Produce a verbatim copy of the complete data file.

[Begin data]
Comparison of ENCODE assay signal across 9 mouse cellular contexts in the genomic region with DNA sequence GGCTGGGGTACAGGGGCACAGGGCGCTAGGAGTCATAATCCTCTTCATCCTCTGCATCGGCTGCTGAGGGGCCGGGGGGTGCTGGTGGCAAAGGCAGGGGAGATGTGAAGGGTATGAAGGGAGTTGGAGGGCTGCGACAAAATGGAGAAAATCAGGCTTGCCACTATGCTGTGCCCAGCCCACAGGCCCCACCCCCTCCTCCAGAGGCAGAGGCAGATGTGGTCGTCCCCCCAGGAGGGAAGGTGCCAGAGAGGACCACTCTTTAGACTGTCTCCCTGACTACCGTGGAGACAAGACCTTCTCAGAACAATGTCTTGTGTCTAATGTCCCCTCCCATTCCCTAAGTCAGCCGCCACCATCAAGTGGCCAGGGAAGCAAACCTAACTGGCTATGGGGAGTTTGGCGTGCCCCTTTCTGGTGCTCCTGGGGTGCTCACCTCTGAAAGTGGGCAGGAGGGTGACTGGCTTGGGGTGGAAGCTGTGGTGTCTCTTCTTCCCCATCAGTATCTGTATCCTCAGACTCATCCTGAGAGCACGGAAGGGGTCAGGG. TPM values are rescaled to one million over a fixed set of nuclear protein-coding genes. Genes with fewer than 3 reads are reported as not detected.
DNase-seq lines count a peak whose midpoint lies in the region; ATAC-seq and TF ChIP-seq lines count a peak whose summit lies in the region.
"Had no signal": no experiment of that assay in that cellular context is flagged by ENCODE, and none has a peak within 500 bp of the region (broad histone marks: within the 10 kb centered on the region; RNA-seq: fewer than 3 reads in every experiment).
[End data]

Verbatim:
Comparison of ENCODE assay signal across 9 mouse cellular contexts in the genomic region with DNA sequence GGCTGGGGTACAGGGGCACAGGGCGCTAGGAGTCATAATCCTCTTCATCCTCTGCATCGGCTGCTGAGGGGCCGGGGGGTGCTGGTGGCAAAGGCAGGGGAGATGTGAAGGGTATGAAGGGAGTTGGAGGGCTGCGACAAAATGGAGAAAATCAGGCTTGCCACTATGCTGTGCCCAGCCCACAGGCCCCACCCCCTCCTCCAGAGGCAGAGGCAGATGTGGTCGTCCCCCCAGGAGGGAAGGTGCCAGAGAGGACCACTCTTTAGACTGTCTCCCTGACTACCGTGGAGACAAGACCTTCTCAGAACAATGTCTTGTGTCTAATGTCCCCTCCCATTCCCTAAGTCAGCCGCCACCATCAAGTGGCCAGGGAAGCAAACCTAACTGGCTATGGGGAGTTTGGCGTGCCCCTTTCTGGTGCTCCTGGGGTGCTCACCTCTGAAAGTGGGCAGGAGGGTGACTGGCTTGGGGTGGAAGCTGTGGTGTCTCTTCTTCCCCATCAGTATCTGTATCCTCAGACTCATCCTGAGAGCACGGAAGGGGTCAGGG. TPM values are rescaled to one million over a fixed set of nuclear protein-coding genes. Genes with fewer than 3 reads are reported as not detected.
DNase-seq lines count a peak whose midpoint lies in the region; ATAC-seq and TF ChIP-seq lines count a peak whose summit lies in the region.
"Had no signal": no experiment of that assay in that cellular context is flagged by ENCODE, and none has a peak within 500 bp of the region (broad histone marks: within the 10 kb centered on the region; RNA-seq: fewer than 3 reads in every experiment).